When the pandemic hit in March 2020, the gym closed. It was difficult for our bodies to come to a haul from a regular workout routine. Lynton kept the running schedule in a local park but needed more for the upper body. He bought a manikin to practice boxing. Gradually, he modified it to make it look like an actual person. He called him “Bob.” Punching “Bob” was still not enough exercise for him. He resurrected the dumbbell set for weightlifting.
It’s more difficult for me to adjust the workout routine. I try walk 30 to 45 minutes five days a week. When I get busy with other routine such as blogging or gardening, I conveniently forget going for my walk. I tried to do yoga with YouTube, but it was hard to stay motivated without actual people around me.
Something wonderful happened during our visit with my daughter, Mercy, and the grandkids. Mercy and I took Nora with us to go for a morning walk. She used an app Strava to track our walk. I used to have an app to track my steps, but it had too many commercials, so I uninstalled it. The one Mercy uses doesn’t have commercials, so I downloaded it. One good thing is that we can follow each other. After I downloaded the app, I followed my son-in-law, Will, and one other person. The followers could click “kudo” to show support of anyone’s walking, biking, and other athletic activities.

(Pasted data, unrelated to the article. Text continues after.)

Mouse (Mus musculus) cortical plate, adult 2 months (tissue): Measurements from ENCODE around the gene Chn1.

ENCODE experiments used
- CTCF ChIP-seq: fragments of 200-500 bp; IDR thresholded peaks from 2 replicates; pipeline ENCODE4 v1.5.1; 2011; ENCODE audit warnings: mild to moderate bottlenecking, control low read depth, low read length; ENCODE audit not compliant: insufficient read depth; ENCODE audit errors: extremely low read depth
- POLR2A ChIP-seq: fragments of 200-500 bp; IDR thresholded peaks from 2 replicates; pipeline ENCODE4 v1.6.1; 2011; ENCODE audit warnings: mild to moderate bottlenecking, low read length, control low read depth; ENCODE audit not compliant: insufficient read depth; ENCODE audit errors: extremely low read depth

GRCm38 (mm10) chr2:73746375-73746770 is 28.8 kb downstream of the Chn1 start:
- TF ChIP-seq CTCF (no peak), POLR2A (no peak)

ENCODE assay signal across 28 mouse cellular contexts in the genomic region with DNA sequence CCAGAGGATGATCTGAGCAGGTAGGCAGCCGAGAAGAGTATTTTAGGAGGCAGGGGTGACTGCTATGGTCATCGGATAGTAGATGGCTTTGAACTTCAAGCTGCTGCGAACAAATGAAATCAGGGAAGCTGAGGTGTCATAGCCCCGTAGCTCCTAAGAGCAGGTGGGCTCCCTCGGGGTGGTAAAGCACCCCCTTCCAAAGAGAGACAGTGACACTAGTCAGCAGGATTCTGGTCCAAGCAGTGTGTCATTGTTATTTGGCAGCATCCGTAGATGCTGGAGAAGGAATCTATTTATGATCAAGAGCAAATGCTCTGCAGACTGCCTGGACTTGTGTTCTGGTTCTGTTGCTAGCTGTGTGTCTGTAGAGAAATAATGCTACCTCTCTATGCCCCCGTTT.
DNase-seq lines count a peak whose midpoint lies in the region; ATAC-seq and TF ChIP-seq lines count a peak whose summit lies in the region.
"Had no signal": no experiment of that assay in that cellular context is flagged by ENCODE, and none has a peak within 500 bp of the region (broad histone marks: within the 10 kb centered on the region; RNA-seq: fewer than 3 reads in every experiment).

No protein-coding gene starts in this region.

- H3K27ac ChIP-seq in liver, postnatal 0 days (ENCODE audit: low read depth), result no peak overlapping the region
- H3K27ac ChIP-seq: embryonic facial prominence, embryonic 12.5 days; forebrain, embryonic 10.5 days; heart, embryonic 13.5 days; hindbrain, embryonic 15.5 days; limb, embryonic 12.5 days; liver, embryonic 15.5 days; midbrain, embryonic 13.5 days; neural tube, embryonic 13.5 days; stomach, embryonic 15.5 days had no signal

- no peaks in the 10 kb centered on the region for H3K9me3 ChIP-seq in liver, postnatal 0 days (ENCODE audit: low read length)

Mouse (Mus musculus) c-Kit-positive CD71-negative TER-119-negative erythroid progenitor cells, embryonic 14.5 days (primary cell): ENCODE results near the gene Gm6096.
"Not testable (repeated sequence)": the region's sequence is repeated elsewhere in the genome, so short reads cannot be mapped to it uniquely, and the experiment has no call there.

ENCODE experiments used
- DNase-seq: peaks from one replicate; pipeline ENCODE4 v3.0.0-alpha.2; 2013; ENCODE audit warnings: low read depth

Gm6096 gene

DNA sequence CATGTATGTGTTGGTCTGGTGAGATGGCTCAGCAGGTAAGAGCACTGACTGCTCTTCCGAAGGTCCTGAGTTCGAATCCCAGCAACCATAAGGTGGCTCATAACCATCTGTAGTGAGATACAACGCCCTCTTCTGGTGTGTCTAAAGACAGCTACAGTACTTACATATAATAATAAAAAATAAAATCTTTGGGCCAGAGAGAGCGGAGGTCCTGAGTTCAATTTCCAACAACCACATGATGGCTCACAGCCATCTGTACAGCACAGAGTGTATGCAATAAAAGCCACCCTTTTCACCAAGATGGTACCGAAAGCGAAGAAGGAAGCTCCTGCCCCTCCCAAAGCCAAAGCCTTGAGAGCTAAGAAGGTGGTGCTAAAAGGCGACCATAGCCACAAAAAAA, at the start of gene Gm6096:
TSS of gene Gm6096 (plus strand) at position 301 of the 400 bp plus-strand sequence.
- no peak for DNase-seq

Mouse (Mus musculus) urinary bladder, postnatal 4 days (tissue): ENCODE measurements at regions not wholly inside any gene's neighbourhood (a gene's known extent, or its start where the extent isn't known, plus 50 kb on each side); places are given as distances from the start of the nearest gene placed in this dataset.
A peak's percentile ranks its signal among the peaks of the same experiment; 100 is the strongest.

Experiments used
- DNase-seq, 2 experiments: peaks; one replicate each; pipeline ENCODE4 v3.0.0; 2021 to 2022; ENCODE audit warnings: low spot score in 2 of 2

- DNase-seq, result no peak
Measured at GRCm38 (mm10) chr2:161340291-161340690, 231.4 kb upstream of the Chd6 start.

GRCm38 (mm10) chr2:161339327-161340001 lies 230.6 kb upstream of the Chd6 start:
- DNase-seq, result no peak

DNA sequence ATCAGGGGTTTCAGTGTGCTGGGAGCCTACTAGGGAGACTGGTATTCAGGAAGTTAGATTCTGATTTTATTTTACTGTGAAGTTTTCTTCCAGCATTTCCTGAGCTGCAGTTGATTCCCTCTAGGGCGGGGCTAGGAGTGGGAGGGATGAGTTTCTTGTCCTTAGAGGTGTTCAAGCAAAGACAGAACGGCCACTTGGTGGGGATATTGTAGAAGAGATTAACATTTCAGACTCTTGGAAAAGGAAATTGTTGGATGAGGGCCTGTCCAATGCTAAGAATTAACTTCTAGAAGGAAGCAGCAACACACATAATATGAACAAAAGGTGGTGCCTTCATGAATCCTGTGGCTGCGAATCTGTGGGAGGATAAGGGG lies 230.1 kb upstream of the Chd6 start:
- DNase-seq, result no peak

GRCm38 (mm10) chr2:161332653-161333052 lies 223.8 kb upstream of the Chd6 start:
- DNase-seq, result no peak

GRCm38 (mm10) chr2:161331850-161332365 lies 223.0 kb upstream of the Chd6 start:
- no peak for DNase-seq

I now feel motivated to stay with my walking and doing the recumbent bike at home. Even though Mercy and I are not walking together physically but we keep track on each other. I was thinking about the accountability but on a second thought, no, we’re not holding each other accountable. We just want to stay in touch and cheer up each other! To me, it’s the connection, and connection, and connection that counts!
Do you go to the gym? What do you do to keep up with the exercise? I would love to hear your ideas.
These are some of the comments: